It's not hard. If you don't like how it works, vote with your wallet and go another route.

    • http://www.LOVEanon.org/ Michael Oghia (Ogie)

      Exactly. There's really no practical reason for not buying a cheaper unlocked phone (e.g, Nexus). Unless you want to look "cool" and get an iPhone.

    • guyladouche

      I agree; and I've stopped getting subsidized phones--but another item of inequality/unfairness exists; people who buy their own devices (unsubsidized) aren't getting service plan discounts since they're not getting a provider-subsidized phone. You pay the same (absurdly high) monthly rates as the people who are getting subsidized devices. My point is the cell phone industry needs to change, and hardware should be completely decoupled from service contracts and prices. People should also get used to buying devices full-price.

      • duse

        You're right it needs to change; however, I did provide two options to get a "discount" on your service when buying phones full price: use cheaper prepaid, or buy a subsidized phone that you don't plan to use and sell it. You should definitely be doing one or the other of these if you're buying full price phones in the US.

        • guyladouche

          Right; but if you buy a subsidized phone just to sell it, you're locked into another 1- or 2-year contract, and that phone won't be unlocked (so you can only sell it to someone else on the same network). Defeats the purpose of having an unlocked phone where you can easily go from provider-to-provider for the best coverage/service/CS options.

          • duse

            I agree, I was just providing a way to get a "discount" on your service even when buying a phone full-price. If you want cheaper service AND no contract, prepaid is what you want. And with options like Straight Talk and T-Mobile out there, it's what I recommend.

  • http://androidandme.com/ Taylor Wimberly

    Or just buy an unlocked phone...

    • http://www.androidpolice.com/author/eric-ravenscraft/ Eric Ravenscraft

      "Haha, you bought a phone for full price with no contract on a domestic carrier and were unable to foresee an out-of-country trip nine months later. YOU ARE SUCH A RETARD AND DESERVE ALL THE SUFFERING YOU GET." -- Taylor Wimberly

      • http://androidandme.com/ Taylor Wimberly

        I also oppose locked phones, but I don't think they should be illegal. Consumers can vote with their wallets, and many already have. The options for unlocked phones has increased like crazy in the last 2 years.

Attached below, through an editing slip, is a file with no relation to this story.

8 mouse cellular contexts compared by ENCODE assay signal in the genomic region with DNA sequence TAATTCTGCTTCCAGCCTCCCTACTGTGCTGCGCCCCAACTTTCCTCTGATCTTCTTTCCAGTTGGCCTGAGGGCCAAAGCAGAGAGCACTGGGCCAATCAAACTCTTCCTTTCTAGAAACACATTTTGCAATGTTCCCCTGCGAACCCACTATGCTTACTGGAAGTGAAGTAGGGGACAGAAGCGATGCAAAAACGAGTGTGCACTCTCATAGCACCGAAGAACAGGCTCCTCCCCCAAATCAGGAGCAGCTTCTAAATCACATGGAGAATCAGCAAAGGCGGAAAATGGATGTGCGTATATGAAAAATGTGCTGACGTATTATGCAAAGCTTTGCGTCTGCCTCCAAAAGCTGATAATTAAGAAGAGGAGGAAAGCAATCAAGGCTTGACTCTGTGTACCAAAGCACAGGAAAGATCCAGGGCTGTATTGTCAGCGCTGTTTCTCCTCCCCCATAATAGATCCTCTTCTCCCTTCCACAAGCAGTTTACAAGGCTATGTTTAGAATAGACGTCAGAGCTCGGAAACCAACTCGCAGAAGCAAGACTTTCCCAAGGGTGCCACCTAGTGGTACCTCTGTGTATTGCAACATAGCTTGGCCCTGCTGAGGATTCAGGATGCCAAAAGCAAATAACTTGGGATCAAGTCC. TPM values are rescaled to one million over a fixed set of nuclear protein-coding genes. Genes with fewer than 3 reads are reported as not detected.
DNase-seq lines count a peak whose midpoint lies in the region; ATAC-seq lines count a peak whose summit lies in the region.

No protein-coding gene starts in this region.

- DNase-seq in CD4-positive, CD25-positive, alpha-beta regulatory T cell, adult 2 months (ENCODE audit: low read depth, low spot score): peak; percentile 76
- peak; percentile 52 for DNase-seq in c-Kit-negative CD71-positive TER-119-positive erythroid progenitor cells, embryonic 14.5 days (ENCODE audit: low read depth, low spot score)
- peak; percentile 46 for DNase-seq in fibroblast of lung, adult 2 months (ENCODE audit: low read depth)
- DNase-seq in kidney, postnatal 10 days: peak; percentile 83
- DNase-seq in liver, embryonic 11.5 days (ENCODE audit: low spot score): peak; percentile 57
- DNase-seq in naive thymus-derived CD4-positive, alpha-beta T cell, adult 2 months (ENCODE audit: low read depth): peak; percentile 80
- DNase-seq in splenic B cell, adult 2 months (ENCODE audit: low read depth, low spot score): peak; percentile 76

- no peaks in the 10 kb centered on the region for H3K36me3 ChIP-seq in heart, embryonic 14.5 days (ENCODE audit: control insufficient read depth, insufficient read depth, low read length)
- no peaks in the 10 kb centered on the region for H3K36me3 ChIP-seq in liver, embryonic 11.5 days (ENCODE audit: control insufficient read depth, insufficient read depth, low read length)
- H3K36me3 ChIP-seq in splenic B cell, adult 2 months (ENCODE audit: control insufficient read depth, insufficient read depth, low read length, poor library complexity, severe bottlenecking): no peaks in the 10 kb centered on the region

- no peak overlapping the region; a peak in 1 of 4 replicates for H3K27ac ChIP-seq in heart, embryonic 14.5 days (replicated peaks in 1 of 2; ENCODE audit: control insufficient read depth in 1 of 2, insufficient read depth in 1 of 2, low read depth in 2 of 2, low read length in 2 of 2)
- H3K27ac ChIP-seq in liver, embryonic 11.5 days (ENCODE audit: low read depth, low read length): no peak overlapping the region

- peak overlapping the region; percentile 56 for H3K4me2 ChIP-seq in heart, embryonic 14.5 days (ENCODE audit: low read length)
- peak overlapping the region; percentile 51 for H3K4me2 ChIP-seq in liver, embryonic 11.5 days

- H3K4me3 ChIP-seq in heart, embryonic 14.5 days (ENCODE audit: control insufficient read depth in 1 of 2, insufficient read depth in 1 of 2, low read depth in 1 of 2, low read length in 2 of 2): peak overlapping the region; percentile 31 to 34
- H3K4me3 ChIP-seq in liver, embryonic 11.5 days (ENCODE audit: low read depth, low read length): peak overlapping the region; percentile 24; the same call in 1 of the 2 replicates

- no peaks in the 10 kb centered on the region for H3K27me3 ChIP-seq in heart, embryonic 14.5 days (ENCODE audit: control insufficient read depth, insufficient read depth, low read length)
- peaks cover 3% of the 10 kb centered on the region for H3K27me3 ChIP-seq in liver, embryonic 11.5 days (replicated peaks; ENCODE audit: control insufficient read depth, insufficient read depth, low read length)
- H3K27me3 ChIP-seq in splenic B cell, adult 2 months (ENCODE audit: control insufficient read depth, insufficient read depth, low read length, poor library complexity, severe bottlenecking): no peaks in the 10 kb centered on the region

• http://www.androidpolice.com/author/eric-ravenscraft/ Eric Ravenscraft

          "Consumers, you have a choice: either buy an unlocked Nexus, as per Lord Duarte's edicts, and use that most holy carrier T-Mobile, and in doing so participate in the great democracy of capitalism, or shackle yourself to the burdens of locked phones. One path leads you to freedom. Freedom from locked phones. Freedom from carrier bonds. Freedom from usable cell service, for most of you. The other path leads to destruction, trading your principles and immortal soul for trinkets like 'a phone that actually works' or 'data speeds exceeding 0.5Mbps' or 'a cheaper phone because I'm paying the same price on contract so why the fuck would I pay more just to prove to someone on the internet that I can?'. I ask you, good and faithful consumers: is it truly worth it?" -- Taylor Wimberly, Good Speech Giver

          • http://androidandme.com/ Taylor Wimberly

            You have a great imagination!

          • http://bertelking.com/ Bertel King, Jr.

            "Is life so dear, or peace so sweet, as to be purchased at the price of chains and slavery? Forbid it, Almighty God! I know not what course others may take; but as for me, give me liberty or give me death!" - Former Verizon customer.

          • http://androidandme.com/ Taylor Wimberly

            Haha, I actually wrote something similar to that when I left Verizon and paid my ETF.

  • AyexeM

    So, is this proposed regulation? Or this is going to happen? Will there be a public comment period? Is there anything we can do as citizens to fight this decision ?

    • NeedName

      The FCC told the carriers to come to their own *voluntary* practice or they would set rules, thus the carriers came up with this junk. . .

  • cabbiebot

    Preach.

  • NeedName

    Let us NOT forget who the new FCC chairman is and where is came from!

    Did anyone actually think he would work in favor of the citizens? It's just more US corp-gov in action.

  • A_Noyd

    I think this is a bit of over reaction. How many people buy their phone from one carrier, and plan on moving it to another? The carriers did subsidize the phone, so they should at least get their money back out of it. As for the AT&T roaming in Canada example, that's not a very good one. AT&T just signed a deal with Rogers to cover roaming there.

    Now as far as buying an exclusive phone at full price, then wanting it unlocked, I agree, that's B.S. I guess in that case, find, and buy an unlocked one. That's what I did back in the day when I wanted an HTC HD2, and they were exclusive to T-Mobile in the U.S.

    • Dee